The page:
Space Pirates

part one of a story by Duncan Richardson , illustrated by Greg Holfeld

Learning intention:

I am learning to use evidence from the text to identify elements of genre and anthropomorphism so that I can write a cross-genre story with an unexpected cast.

Success criteria:

  • I can identify specific elements of at least two genres
  • I can write a narrative using elements of two genres
  • I can define anthropomorphism
  • I can use elements of anthropomorphism to create and write about anthropomorphic characters


Before reading the story, read the title (Space Pirates) and ask students the following questions:

- What do you think it will be about?

- Where is a pirate story usually set?

- What kinds of events could happen in space?

- What do you expect the characters to be like?


Read the story as a class. Ask what surprised students about the story, and what happened that they expected. Explain that this sort of narrative is called cross genre, where the author has taken two separate genres – in this case, pirate adventure and space sci fi – and combined them. In this case, the author has also chosen to make the characters dogs. Discuss the word anthropomorphic and display the definition via an online dictionary such as Merriam-Webster.


Explain that students will be creating a cross-genre narrative with an unexpected cast. There are several ways for students to decide how they’ll select their two genres. They might already have one in mind (such as a sci fi fairy tale), they can use the Genre Picker from Word Wall to randomly generate two genres or they can choose a setting from a book they already know (e.g. Hogwarts) and write it in a different genre (e.g. zombie horror). Encourage students to choose genres they are familiar with, either because they’ve watched or read a lot of the genre or studied it in class. This will ensure they’ll have a better understanding of the possible narrative events. For a basic definition of the main genres, visit Literary Devices’ page on Genre and scroll down to the subheading Common Examples of Genre Fiction.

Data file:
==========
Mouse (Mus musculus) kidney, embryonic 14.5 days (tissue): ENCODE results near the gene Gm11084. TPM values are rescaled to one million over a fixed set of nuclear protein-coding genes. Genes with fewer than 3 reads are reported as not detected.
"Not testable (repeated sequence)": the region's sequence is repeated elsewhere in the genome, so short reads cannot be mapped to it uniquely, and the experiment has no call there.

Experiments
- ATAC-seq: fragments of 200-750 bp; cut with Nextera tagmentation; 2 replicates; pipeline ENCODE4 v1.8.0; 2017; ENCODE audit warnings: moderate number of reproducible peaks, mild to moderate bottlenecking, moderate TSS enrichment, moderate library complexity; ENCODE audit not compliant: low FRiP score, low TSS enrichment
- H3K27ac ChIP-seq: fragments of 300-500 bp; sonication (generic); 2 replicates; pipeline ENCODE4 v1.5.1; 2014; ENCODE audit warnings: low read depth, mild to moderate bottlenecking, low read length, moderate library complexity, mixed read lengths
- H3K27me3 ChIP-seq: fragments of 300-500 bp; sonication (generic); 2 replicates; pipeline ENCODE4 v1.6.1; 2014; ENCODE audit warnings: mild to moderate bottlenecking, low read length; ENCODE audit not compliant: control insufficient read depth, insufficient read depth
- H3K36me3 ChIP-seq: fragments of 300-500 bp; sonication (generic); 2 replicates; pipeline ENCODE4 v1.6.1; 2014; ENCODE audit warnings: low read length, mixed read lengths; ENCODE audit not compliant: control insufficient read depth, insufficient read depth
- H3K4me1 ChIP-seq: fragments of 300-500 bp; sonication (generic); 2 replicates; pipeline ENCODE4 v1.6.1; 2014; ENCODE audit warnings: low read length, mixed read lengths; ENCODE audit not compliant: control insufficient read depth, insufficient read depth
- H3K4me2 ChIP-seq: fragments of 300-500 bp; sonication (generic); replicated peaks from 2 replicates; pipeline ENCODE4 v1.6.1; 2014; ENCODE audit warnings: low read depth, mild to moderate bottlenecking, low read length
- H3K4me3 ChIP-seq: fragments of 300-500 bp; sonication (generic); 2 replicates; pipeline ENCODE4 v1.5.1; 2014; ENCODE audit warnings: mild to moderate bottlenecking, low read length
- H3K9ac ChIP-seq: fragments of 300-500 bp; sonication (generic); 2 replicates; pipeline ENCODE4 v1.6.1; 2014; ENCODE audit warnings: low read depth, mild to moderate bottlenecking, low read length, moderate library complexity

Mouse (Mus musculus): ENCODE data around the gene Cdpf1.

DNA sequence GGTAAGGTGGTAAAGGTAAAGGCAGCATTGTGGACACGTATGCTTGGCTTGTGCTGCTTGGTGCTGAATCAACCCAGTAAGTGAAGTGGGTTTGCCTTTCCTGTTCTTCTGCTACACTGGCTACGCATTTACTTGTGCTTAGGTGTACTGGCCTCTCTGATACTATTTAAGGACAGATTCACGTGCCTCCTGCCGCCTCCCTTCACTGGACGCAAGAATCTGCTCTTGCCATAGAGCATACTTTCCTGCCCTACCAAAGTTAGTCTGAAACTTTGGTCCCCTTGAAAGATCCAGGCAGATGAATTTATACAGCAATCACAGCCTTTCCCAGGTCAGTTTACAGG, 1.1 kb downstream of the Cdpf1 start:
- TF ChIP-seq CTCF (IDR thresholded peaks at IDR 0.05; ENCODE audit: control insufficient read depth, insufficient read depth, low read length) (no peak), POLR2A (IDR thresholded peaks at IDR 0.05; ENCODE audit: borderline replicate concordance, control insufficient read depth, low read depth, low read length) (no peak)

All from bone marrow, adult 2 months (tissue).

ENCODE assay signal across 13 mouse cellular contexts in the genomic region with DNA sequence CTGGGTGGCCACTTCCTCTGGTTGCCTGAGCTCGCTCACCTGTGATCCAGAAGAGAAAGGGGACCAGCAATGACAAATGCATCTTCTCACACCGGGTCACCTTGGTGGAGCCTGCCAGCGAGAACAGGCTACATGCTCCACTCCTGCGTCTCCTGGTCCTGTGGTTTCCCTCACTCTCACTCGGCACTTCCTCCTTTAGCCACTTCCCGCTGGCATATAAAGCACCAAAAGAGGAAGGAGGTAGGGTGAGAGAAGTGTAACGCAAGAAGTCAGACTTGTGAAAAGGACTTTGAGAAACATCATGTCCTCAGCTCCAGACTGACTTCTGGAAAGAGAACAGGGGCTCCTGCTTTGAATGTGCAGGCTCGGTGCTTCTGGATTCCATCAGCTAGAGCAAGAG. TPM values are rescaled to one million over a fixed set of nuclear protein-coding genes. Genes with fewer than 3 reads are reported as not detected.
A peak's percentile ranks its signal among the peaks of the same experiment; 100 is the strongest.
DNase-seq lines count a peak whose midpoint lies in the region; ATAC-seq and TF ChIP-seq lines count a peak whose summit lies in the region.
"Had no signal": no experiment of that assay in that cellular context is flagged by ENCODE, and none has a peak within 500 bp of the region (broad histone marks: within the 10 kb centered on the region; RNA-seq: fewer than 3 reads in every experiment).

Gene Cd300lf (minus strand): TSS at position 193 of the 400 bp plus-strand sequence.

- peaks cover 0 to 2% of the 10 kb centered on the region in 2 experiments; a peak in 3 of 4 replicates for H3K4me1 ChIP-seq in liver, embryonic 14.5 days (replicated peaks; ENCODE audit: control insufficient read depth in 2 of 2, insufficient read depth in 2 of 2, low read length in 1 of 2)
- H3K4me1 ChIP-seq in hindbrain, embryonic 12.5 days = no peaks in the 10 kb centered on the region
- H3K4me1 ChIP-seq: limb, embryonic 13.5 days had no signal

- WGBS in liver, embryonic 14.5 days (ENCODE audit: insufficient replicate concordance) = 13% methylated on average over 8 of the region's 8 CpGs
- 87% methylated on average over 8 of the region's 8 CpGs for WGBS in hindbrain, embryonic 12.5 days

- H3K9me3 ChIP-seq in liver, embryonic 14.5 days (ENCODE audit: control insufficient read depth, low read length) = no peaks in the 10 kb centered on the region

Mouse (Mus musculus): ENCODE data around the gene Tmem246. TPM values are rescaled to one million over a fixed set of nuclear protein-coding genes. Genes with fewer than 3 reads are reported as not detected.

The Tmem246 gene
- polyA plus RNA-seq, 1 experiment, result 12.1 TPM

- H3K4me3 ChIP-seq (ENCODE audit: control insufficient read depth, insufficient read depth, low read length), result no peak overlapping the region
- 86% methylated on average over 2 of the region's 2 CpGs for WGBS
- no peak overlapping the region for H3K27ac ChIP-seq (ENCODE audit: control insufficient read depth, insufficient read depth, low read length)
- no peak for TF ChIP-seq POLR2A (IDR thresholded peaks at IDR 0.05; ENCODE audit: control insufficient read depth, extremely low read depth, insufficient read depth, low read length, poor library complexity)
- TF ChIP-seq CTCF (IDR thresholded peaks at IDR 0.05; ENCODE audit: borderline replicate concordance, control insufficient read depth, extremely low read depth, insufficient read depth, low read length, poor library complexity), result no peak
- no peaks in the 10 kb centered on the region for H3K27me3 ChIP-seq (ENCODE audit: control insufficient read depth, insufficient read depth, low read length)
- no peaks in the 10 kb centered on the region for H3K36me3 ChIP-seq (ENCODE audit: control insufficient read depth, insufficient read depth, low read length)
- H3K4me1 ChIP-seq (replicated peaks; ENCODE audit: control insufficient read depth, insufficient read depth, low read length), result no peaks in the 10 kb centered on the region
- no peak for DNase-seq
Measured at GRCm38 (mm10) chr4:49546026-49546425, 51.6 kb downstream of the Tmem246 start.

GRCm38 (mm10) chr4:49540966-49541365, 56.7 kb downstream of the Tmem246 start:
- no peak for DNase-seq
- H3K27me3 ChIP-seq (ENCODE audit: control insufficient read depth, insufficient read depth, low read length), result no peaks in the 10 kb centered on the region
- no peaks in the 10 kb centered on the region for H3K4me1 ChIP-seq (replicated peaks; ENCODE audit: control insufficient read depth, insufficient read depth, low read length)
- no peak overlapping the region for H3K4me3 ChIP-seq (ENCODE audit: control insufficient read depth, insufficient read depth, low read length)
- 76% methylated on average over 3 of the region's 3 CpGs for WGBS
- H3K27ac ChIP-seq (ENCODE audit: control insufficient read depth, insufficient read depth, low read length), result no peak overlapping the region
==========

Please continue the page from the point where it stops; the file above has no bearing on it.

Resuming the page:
For the unexpected cast, students can use anthropomorphism to create their characters. They can have other animals, babies, moving plants, household items – anything that will surprise the reader. Remind students that their unexpected cast must have human characteristics, such as motivations, fears, ways of communicating and physical actions. Return to the original text for examples of how the dogs have wants and fears, but also act in a dog-like manner by scratching behind their ears or napping on the rug.


Students can plan out their narrative using class-specific frameworks, as long as they have a beginning, middle and end, with obstacles and a solution. If time, students can illustrate their stories.